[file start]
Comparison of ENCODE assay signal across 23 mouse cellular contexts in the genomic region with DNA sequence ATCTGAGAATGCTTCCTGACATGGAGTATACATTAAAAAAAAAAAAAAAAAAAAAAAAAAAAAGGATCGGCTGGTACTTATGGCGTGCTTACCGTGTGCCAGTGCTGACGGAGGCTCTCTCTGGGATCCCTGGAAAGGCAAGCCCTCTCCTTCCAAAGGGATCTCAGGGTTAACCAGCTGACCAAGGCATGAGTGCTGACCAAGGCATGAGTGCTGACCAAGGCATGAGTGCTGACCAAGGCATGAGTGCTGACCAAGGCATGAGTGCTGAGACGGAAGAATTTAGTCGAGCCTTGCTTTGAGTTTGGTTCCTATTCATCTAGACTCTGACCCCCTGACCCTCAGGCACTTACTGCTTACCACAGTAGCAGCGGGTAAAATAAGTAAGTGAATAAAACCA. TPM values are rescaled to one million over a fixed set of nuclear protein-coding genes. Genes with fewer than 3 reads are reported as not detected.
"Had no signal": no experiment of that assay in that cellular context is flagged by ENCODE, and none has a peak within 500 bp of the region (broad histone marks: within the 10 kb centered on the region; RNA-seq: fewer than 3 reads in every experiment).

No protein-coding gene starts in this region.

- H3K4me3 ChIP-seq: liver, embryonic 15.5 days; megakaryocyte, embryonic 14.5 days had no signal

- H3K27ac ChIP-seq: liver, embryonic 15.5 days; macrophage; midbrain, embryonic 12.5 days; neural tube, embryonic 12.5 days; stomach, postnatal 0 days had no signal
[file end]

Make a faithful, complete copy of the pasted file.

Comparison of ENCODE assay signal across 23 mouse cellular contexts in the genomic region with DNA sequence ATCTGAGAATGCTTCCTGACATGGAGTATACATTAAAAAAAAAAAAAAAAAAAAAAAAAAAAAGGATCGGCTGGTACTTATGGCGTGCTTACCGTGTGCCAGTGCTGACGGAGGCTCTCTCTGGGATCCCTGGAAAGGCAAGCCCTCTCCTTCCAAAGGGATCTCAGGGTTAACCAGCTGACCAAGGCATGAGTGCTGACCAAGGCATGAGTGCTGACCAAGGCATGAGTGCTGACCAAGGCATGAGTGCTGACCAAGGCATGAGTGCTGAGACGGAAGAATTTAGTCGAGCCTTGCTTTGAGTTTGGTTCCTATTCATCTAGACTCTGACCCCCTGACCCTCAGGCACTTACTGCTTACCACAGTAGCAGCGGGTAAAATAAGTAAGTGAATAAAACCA. TPM values are rescaled to one million over a fixed set of nuclear protein-coding genes. Genes with fewer than 3 reads are reported as not detected.
"Had no signal": no experiment of that assay in that cellular context is flagged by ENCODE, and none has a peak within 500 bp of the region (broad histone marks: within the 10 kb centered on the region; RNA-seq: fewer than 3 reads in every experiment).

No protein-coding gene starts in this region.

- H3K4me3 ChIP-seq: liver, embryonic 15.5 days; megakaryocyte, embryonic 14.5 days had no signal

- H3K27ac ChIP-seq: liver, embryonic 15.5 days; macrophage; midbrain, embryonic 12.5 days; neural tube, embryonic 12.5 days; stomach, postnatal 0 days had no signal